Myfaces 2 on Google App Engine: Tutorial with IntelliJ IDEA


Myfaces 2 on Google App Engine: Tutorial with IntelliJ IDEA

Google App Engine support for MyFaces2 is made trunk and it is released with MyFaces Core 2.0.0-beta-3.  In this tutorial, I will explain how to use it with IntelliJ IDEA. I assume that you have basic IDEA, JSF and Facelets knowledge.
There is a tutorial for Eclipse here.
Here is the complete source code and the IntelliJ IDEA project of the example application (which I took from Facelets Tutorial) that I configured to run on Google App Engine.
I deployed the application explained in this tutorial at: http://myfaces2-tutorial-idea.latest.aliok-com-tr-test.appspot.com/guess.jsf

If you’re having trouble with the figures in this page, you can download all images from this link.

Requirements

·         IntelliJ IDEA Ultimate Edition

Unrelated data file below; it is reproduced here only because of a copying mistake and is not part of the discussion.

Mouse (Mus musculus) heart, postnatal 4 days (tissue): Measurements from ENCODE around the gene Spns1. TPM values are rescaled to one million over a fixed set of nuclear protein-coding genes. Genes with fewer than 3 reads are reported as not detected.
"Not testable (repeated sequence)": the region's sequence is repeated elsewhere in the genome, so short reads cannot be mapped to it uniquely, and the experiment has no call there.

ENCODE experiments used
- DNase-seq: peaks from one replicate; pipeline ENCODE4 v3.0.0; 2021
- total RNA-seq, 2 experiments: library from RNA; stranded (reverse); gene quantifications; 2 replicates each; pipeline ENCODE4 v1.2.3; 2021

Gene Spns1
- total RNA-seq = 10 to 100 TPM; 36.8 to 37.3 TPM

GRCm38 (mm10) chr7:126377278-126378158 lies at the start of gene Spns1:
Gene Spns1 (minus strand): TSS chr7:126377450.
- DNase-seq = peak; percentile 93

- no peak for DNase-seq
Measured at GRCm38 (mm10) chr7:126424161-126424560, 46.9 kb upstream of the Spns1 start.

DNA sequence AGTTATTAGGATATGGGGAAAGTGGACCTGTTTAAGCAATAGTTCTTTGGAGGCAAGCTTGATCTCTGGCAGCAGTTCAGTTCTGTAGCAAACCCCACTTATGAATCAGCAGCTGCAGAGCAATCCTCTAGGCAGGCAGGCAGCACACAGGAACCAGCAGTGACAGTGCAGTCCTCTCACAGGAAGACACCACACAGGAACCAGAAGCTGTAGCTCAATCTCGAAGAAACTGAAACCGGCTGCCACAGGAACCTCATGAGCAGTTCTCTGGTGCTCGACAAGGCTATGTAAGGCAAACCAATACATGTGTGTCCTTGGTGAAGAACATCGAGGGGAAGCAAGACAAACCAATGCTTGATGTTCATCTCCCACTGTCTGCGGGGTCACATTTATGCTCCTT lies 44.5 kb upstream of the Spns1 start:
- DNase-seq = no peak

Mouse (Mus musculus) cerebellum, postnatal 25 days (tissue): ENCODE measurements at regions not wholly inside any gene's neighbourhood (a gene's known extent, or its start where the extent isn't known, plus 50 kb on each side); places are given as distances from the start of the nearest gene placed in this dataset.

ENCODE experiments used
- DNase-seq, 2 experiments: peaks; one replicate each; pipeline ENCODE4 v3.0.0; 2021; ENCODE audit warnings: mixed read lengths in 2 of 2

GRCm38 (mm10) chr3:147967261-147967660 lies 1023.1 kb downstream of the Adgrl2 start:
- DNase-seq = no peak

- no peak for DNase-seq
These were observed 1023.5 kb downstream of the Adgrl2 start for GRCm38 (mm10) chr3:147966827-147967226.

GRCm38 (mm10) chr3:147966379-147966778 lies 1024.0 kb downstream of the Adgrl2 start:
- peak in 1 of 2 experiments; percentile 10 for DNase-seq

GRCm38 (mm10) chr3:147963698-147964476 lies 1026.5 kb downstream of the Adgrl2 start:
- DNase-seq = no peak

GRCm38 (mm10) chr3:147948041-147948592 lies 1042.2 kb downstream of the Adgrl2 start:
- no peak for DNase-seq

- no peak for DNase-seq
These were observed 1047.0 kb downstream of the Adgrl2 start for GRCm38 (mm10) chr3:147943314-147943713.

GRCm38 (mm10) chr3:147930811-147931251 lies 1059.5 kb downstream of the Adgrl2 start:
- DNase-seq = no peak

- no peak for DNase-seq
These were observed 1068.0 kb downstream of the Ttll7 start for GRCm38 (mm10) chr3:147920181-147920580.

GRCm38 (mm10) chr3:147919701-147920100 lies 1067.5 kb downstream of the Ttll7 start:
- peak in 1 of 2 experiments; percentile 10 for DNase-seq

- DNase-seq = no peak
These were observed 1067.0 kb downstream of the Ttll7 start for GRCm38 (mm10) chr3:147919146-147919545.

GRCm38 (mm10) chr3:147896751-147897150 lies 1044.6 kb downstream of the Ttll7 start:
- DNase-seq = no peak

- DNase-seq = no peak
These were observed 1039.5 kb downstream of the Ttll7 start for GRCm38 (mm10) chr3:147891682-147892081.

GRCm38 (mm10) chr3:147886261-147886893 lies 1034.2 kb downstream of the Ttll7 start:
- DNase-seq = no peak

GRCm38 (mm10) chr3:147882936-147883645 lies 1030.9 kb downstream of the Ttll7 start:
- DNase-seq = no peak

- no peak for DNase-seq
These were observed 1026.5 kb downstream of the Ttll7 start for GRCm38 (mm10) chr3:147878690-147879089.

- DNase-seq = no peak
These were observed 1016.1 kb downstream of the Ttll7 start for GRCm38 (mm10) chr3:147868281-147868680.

·         Google App Engine SDK
·         MyFaces Core 2.0.0 Beta 3
·         EL API and Impl
·         Basic JSF and Facelets knowledge
·         Google App Engine Account :)

Downloading and Configuration

1.       Download App Engine SDK and extract it to somewhere.
2.       Download MyFaces Core 2.0.0 Beta 3 (or a later version) and extract it.
3.       Download EL API and EL Impl jars.
4.       We need IntelliJ IDEA Ultimate Edition. Community edition doesn’t have JavaEE support, thus Google App Engine Plugin doesn’t work on it. I downloaded and installed IDEA version 9.0.1, and I don’t know this plugin works for older versions of the IDE.
5.        After installing the IDE and running for the first time, the IDE asked me which plugins that I want. I selected “Google App Engine Integration“ and its dependencies. If you have an existing installation, make sure you have “Google App Engine Integration” plugin installed and enabled.